Oh. Fuck. Unhealthy INFJness and Enneagram 4nness. | INFJ Forum

Oh. Fuck. Unhealthy INFJness and Enneagram 4nness.

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Regular Poster
Mar 31, 2009
// pointless thread. Sorry!
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I recently dated a girl who was all about the openness and stressed the necessity of being honest and frank. Furthermore, my best friend has this no-secrets thing. Anything about herself she would freely tell anyone, I've learned a lot from her. Anyways, back to this girl: she was all about openness but still had so many things she couldn't tell me. On top of that, there were some things about me she just couldn't take.

It ended pretty fast, with plenty of personal information about me on her side of the fence and nothing but confusion on mine. I've dealt with it the only way I can deal with embarrassment: just let go.

It's not something you should be ashamed of, sometimes it's good to at least get yourself out in the open for someone even if they don't understand or care. Try not to retreat inwards, opening up is always a good step. Remember what really matters is to know who you are.

There is something in telling secrets that somehow makes them more true. Use this to learn about yourself, realize that you are who you let out. Don't be ashamed of it, or if you must, have the courage to change what you can.

I used to get this thing when I was embarrassed: I would replay the incident over and over, trying to mentally change how I acted. I wanted to take things back, I would sit and talk myself through it for hours. Over time, you stop making those embarrassing "mistakes" but you lose something along the way.

These things usually help me, I hope they help you.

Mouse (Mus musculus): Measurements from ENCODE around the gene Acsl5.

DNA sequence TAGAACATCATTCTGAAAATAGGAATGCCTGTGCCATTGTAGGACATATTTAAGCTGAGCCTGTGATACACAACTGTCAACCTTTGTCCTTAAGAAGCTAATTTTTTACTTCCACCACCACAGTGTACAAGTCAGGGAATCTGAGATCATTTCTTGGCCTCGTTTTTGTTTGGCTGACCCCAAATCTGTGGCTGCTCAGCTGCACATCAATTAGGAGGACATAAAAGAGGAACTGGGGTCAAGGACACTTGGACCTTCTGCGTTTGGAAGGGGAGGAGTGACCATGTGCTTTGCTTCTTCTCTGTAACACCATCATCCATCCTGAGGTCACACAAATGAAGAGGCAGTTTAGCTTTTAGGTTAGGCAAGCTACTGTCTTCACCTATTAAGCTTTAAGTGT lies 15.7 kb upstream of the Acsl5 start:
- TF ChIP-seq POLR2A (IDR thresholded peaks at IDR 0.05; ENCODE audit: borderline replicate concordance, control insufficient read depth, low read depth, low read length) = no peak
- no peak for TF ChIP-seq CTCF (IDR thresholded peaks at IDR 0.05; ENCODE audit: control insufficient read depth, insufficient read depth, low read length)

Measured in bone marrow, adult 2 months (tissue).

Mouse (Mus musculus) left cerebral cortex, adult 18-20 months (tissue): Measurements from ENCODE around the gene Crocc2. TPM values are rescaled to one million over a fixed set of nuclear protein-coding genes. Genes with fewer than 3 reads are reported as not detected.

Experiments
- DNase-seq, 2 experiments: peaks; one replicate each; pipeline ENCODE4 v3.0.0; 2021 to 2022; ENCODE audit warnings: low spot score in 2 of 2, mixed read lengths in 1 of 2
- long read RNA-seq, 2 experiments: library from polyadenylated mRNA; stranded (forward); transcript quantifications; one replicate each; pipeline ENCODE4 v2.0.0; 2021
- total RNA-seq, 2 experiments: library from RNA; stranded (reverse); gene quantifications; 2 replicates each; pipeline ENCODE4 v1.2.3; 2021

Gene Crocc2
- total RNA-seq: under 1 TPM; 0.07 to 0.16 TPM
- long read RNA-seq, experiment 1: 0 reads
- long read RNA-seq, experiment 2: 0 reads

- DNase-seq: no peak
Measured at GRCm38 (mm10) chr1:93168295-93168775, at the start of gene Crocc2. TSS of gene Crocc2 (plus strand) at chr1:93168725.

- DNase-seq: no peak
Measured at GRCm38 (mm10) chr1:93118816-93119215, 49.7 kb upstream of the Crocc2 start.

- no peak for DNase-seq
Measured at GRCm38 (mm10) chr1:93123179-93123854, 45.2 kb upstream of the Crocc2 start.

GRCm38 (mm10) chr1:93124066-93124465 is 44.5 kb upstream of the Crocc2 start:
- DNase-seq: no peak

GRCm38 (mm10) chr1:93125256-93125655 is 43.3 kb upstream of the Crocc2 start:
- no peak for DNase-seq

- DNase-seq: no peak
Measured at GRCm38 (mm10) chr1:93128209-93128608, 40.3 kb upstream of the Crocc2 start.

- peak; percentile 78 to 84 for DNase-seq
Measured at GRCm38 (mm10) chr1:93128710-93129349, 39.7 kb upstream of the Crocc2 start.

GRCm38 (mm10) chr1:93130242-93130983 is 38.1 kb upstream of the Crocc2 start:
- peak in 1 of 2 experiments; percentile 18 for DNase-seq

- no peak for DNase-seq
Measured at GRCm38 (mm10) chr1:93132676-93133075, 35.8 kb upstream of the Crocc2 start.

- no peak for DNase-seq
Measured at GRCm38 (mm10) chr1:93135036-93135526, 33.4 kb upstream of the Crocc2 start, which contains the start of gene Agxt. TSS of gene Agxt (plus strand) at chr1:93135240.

Edit: Original post is gone so I'm getting rid of my post which would not make sense without the content from the OP
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I'm sorry, but doing this typically just scares people off. Even if they do seem accepting, they are still judging. Don't hate yourself though; you need and want desperately to be understood, which is something I can definitely sympathize with. It isn't something that you can easily control because what it points at is more going on that is very difficult to control. I've scared away people too by being too open or "touchy-feely" or "creeper" or whatever they decide to call being emotionally open (I also feel like it is 10 times easier because I am male).

The best you can do at this point is send the person a message where you apologize for being so open and ask if they still want to speak to you.

As for the deteriorated healthiness, the issue really is what your relationship to fear is going to be. You, like me, are a person who is highly emotionally sensitive, which results in a high degree of fear. Don't kid yourself, whatever your insecurities, it all boils down to fear or the desire for things not to happen, and the fact that you felt the need to disclose this to someone leads me to believe that, if you don't mind me saying openly (and please correct me if I am wrong), your fear is largely a result of and directed toward your interactions with others and your ability to trust them. Of course, this is a fairly general statement and applies widely (meaning I didn't say much in saying it).

I don't that think you a broken. The issue is not that you are deficient; the issue is that your relationships are deficient. It is hard to know who to trust and when to trust, and yet the deep need for intimacy constantly goes unfulfilled. I don't have a solution for this other than to encourage you to pursue things that will allow you to deal with the fear in a constructive way; i.e. meditation and reading (and I'll recommend some books if you would like).

I feel though like I might be completely off in writing all this, so please disregard if I am.